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Braving a whole new world; Skills Development Scotland and ministers aim to get young people into work.

HAS there ever been a harder time to be a young person? In 1957, the then prime minister Harold Macmillan declared: "Most of our people have never had it so good." Today, no politician would utter those words.

But there is good news. Last month saw the Scottish youth unemployment rate fall even further, meaning that only five out of 27 European Union countries have a lower percentage of young people unemployed, says Angela Constance, Minister for Youth Employment.

She added: "It is the result of a focus on creating real jobs and lasting opportunities for young people working with Scotland's employers to meet demand and creating positive futures for both business and young people."

Nearly 9 out of 10 school-leavers move on to work, further education or training. There is record participation of young people in further and higher education and Scotland has seen 25,000 Modern Apprenticeship new starts for the second year in succession.

But there's no denying that in Scotland we've got high levels of youth unemployment as well as skills shortages and jobs that employers are struggling to fill.

Demand for people with STEM skills - science, technology, engineering and mathematics - is white hot, even in an era of high unemployment.

These skills are no longer just for PhD researchers and computer geeks but are within the capability of all young people and school leavers, says David Cameron, of Skills Development Scotland, the national skills agency.

Of course, matching the people to the jobs is crucial.

But that means thinking about careers and making important choices at a far earlier stage.

David said: "We are trying to get more young people engaged in the shortage areas and relevant subjects. If we leave the advice too late, some of the decisions will be made for them by the subject choices they make anyway.

"We need to make sure we have engaged young people with the world of work earlier rather than having it come as a bit of an ambush as they get closer to leaving school."

The SDS website My World Of Work is a good place to start for any young person.

It gives young people information about jobs, possibilities and qualifications and allows them to interact with each other, look at their strengths and build their CV.

Significant numbers of people leaving school will have had up to 14 changes of job by the time they are 30 - which proves training, developing skills and reassessing your career path is always relevant.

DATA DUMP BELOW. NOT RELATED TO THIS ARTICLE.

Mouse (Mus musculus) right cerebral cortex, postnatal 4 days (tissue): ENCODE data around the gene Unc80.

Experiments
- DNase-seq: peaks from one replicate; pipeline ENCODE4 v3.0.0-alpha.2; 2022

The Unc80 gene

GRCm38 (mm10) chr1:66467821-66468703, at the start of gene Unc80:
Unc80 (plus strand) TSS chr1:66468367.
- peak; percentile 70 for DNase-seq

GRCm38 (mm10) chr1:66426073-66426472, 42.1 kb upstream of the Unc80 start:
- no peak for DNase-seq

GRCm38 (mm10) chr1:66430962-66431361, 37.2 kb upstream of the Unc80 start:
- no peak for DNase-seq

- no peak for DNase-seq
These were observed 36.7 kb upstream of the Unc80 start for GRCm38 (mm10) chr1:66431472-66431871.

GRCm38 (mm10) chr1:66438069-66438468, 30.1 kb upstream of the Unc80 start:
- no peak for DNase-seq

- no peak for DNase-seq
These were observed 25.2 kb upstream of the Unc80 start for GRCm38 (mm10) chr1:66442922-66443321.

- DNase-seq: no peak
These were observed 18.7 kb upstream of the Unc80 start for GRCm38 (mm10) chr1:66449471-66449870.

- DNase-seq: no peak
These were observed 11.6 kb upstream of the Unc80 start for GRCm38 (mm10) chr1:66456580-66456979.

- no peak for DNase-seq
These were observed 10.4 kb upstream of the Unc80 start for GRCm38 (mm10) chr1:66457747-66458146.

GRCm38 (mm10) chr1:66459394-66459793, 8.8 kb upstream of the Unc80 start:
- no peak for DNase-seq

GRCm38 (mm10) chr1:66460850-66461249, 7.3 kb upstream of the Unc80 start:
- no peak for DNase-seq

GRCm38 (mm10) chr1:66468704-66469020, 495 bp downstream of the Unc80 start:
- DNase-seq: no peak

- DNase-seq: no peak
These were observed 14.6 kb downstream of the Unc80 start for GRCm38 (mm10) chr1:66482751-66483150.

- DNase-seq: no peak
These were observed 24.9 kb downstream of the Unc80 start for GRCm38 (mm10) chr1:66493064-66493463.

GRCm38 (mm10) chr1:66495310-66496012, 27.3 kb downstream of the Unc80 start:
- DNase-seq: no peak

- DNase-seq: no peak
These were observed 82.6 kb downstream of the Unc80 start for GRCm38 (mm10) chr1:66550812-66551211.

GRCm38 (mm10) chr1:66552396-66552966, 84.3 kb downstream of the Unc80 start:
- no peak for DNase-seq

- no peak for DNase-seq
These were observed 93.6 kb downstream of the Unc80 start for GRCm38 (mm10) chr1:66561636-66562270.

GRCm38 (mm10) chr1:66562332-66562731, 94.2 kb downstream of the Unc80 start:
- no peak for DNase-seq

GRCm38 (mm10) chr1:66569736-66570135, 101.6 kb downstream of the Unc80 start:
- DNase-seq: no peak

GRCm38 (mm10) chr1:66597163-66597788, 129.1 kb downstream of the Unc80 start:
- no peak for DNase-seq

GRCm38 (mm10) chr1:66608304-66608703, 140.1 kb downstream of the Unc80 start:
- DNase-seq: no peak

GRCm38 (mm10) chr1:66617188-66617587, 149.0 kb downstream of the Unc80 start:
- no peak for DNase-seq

David added: "The reality is, even if people stay in the same job, they will have to adapt and change."

Breaking down the barriers to a successful career THE transition from school to the "real world" of work or further education can be hard for even the most confident teenager.

But it's doubly hard for those who already have clear barriers in their lives, such as young offenders, care leavers or those with disadvantaged family circumstances.

For them, Glasgow has developed a highly successful Activity Agreement programme.

This is a written arrangement between a young person and an Activity Agreement coach, where they consent to take part in a programme of learning and activities to help support them to become ready for formal learning or employment.

Activity Agreements are not time limited and are based on an individual's needs. Last year, 600 16-plus school-leavers were helped, with eight coaches offering intensive support.

Abigail Kinsella, of Glasgow City Council's Education Services Partnership, said: "I think it is very hard for a young person to make progress today. But there are many projects to help them and a pathway of support open to young people at all stages."

Despite the challenging economic climate, there is support to help young people make a go of what's available and to make a mark with employers.

Abigail added: "All experience is useful on the path to a career for any individual."

Here, we look at how one young person was coached to success.

Teen Gemma McCourt GEMMA McCourt, 16, was referred to the 16-plus Learning Choices.

Pastoral care staff at Westmuir High School identified that transition to a job, further education or training, would be difficult for Gemma and she would require a high level of support when she left school in June 2012.

Activity Agreement coach Maxine Morrison met Gemma at school, where the teenager explained she would like to do drama and teaching.

A trusting relationship was built, as together they looked at Gemma's strengths and the barriers that might prevent her reaching her goals.

From there an action plan was developed.